Let the World Know
|TABLE OF CONTENTS
I Introduction *
Almåsa Conference Centre, Stockholm
November 5-9, 2000
This seminar is a vital step towards the full recognition and realization of the human rights of all persons with disabilities We know that persons with disabilities frequently live in deplorable conditions, and face physical and social barriers, which prevent their integration and full participation in the community. As a result, millions of adults and children throughout the world are segregated, deprived of virtually all their rights, and sometimes lead wretched and marginalized lives. This is completely unacceptable.
The Universal Declaration of Human Rights refers specifically to the rights of persons with disabilities. Article 1 declares that all human beings are born free and equal in dignity and rights. There is a joint responsibility at the national and international level to ensure these rights are translated into concrete action.
Despite the adoption by the United Nations General Assembly of the World Programme of Action concerning Disabled People, and the adoption in 1993 of the Standard Rules on the Equalization of Opportunities for Persons with Disabilities, it is clear that a great deal needs to be done. I know that that is the main reason you are meeting this week. I feel it is time to look afresh at this issue and to identify ways of stepping up our joint efforts to secure the full range of human rights for persons with disabilities.
Let me add some questions to your agenda:
Mary Robinson, United Nations High Commissioner for Human Rights, Video Message to the International Seminar on Human Rights and Disability, Almåsa Conference Centre, Stockholm Sweden, 5 November 2000
With those challenges a video of Ms. Mary Robinson, United Nations High Commissioner for Human Rights, opened an International Seminar on Human Rights and Disability, convened by Dr. Bengt Lindqvist, the Special Rapporteur on Disability of the United Nations Commission for Social Development. The meeting was held from November 5th to 9th, 2000 at Almåsa Conference Centre, Stockholm, Sweden.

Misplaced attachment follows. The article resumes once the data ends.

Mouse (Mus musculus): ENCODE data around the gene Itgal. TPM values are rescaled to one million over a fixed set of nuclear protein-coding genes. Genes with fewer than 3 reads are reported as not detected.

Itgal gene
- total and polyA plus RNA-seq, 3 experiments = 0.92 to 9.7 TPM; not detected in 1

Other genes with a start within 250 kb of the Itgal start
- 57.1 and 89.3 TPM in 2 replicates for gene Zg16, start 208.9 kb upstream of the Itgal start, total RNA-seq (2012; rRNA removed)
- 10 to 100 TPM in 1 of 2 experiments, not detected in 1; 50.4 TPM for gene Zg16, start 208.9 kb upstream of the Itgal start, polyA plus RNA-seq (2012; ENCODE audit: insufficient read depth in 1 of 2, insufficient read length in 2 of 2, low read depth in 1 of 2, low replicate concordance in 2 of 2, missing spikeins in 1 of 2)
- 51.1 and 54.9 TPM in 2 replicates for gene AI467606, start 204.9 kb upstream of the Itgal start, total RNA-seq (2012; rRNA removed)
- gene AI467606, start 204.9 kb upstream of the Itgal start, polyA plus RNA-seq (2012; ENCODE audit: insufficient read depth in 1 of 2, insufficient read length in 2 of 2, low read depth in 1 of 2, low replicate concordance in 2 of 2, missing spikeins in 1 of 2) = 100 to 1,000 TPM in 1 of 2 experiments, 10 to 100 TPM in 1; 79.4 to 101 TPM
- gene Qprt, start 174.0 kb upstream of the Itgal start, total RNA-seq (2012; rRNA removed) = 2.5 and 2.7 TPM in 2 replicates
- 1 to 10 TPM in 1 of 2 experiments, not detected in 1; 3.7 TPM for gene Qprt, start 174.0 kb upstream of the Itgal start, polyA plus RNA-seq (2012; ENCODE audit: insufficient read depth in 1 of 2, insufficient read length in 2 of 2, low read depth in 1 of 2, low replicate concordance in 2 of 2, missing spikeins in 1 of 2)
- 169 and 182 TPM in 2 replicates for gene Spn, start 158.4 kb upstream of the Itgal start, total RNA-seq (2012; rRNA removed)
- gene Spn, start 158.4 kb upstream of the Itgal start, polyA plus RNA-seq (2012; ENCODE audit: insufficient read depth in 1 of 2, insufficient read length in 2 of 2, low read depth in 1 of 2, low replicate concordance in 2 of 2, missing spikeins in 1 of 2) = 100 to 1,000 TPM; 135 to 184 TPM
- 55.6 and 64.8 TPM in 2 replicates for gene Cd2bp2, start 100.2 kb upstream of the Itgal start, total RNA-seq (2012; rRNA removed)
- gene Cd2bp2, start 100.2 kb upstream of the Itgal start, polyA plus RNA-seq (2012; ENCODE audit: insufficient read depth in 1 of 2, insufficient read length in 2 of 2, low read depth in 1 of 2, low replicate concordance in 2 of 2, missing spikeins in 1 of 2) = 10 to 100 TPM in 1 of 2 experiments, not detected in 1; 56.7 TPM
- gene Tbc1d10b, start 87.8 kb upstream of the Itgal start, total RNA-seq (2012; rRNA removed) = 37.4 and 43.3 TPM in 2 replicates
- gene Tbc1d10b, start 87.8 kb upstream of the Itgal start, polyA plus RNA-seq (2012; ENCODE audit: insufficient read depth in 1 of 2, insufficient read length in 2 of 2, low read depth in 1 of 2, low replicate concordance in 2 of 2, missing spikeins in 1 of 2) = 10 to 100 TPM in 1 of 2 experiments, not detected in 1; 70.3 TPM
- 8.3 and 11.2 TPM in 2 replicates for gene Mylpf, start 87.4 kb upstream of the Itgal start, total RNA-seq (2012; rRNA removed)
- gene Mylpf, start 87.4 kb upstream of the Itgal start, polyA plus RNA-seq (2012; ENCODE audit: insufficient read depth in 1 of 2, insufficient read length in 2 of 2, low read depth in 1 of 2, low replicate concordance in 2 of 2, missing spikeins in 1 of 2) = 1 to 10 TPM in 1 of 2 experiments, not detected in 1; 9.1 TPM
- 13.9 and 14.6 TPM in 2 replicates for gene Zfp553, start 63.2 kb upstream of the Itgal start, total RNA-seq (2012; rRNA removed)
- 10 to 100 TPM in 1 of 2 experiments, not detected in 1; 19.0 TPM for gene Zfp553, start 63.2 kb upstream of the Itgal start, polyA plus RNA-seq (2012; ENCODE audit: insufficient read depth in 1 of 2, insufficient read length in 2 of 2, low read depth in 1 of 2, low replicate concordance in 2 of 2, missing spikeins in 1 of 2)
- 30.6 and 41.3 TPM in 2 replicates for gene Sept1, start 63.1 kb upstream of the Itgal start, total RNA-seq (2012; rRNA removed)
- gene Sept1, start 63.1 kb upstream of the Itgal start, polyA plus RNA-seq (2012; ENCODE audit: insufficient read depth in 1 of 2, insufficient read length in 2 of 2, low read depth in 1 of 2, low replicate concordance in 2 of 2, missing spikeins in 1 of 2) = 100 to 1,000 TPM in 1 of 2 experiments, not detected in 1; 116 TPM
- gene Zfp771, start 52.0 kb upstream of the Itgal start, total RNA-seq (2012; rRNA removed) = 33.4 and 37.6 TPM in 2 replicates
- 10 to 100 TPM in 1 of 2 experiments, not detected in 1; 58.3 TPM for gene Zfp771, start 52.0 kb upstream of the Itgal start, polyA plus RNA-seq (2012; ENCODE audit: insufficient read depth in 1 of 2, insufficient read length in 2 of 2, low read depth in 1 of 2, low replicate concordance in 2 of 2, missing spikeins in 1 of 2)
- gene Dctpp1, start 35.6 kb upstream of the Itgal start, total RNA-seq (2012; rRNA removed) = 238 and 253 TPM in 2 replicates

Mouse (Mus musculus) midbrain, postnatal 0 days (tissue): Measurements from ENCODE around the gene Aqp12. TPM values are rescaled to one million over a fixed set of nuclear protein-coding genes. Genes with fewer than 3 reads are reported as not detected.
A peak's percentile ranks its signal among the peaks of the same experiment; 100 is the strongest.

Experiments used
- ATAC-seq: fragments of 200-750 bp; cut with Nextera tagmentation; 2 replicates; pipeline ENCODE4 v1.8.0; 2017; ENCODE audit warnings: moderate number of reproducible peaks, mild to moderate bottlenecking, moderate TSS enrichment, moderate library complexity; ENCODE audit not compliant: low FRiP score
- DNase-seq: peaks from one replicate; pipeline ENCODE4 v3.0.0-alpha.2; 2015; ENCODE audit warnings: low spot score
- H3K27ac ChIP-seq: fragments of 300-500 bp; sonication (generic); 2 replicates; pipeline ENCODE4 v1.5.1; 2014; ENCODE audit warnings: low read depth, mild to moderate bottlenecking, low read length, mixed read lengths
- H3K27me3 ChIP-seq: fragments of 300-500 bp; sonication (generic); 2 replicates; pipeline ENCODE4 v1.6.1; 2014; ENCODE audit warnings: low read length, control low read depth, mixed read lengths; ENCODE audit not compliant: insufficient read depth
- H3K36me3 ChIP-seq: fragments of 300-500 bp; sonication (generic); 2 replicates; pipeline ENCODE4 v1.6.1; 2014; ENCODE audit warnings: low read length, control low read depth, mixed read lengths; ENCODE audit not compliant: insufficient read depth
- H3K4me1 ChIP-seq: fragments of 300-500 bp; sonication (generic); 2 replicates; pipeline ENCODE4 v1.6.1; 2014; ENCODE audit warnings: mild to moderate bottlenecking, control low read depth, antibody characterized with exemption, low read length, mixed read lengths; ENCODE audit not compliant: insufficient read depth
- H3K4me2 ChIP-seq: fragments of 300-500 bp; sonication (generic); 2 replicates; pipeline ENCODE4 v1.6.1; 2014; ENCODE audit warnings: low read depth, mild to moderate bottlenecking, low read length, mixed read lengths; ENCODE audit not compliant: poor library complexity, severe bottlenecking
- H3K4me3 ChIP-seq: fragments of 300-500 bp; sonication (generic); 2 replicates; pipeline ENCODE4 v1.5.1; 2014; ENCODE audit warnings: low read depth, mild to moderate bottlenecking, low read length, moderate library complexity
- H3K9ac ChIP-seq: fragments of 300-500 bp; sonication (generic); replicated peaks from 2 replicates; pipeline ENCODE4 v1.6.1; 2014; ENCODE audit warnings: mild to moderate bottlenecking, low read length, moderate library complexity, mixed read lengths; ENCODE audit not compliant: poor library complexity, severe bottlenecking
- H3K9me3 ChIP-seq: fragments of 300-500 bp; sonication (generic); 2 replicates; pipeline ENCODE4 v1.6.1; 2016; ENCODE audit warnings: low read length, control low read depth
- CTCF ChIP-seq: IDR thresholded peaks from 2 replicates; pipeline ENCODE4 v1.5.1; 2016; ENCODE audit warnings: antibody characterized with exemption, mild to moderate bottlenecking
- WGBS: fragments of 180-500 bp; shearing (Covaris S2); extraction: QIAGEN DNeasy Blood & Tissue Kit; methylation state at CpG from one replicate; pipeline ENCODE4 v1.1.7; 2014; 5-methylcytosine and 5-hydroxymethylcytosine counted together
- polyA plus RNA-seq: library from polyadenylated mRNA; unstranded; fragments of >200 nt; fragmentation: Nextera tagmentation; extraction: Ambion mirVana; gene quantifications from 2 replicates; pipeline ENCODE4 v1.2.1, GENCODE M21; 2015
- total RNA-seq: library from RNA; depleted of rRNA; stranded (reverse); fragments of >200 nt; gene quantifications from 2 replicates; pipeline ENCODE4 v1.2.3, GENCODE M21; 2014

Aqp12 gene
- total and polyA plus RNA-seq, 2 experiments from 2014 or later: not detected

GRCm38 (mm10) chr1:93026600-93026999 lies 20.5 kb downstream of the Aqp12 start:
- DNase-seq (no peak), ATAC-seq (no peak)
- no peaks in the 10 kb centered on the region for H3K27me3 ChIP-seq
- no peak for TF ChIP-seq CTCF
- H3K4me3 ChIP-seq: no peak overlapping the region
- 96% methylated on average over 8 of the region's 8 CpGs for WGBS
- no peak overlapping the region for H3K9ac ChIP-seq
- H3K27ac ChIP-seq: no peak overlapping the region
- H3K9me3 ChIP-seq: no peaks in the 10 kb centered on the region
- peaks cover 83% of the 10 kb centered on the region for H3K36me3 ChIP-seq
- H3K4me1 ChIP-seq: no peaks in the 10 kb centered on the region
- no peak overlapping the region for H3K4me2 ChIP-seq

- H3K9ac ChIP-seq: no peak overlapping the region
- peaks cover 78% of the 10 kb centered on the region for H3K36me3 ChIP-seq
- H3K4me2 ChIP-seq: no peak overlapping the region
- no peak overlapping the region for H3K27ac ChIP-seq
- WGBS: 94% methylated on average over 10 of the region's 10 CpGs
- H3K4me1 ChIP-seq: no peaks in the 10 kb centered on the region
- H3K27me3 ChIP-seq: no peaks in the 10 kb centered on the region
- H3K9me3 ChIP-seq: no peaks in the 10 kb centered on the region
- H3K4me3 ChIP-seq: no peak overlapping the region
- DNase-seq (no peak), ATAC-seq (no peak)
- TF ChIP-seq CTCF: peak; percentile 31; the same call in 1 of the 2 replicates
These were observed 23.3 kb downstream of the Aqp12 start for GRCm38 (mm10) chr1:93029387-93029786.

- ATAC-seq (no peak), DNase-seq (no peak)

Twenty-seven experts in human rights law and policy and disability rights law and policy attended the meeting. Six of the 27 participants who attended the meeting were appointed by the International Non-government Organizations (INGOs) that constitute the "Panel of experts" which consults with the Special Rapporteur. The other 21 participants attended in their individual capacity at the invitation of Dr. Lindqvist. The twenty-seven experts were from 16 countries. In addition, there were seven observers and guests. Mr. Brian Burdekin attended as the special representative of Ms. Mary Robinson. Ms. Akiko Ito of the Division for Social Policy and Development of the United Nations Secretariat also participated in the seminar. The list of participants (including Dr. Lindqvist, observers, assistants and interpreters and accompanying persons) is attached as Annex A.
The International Disability Foundation funded the meeting with additional support from the Olof Palme International Center and the Swedish Committee for Rehabilitation.
Dr. Bengt Lindqvist, the Special Rapporteur on Disability of the United Nations Commission for Social Development, chaired the seminar. The rapporteur of the seminar was Dr. Marcia Rioux (Canada). The seminar organised five working groups, which were facilitated, respectively, by Dr. Richard Light (United Kingdom), Mr. Ragnar Aðalsteinsson (Iceland), Mr. Eric Rosenthal (United States), Ms. Mary OHagan (New Zealand) and Ms. Anuradha Mohit (India). Facilitators were supported by a secretariat from Sweden, which included: Ms. Susanne Berg, Ms. Anne Froden, Ms. Erica Olsson, Mr. Erik Staaf, and Ms. Annica Akerberg.
The purpose of the seminar was to develop guidelines to support disability NGOs in their work to identify and report human rights infringements and abuses. This report presents the results of this seminar, incorporating the views of those who attended.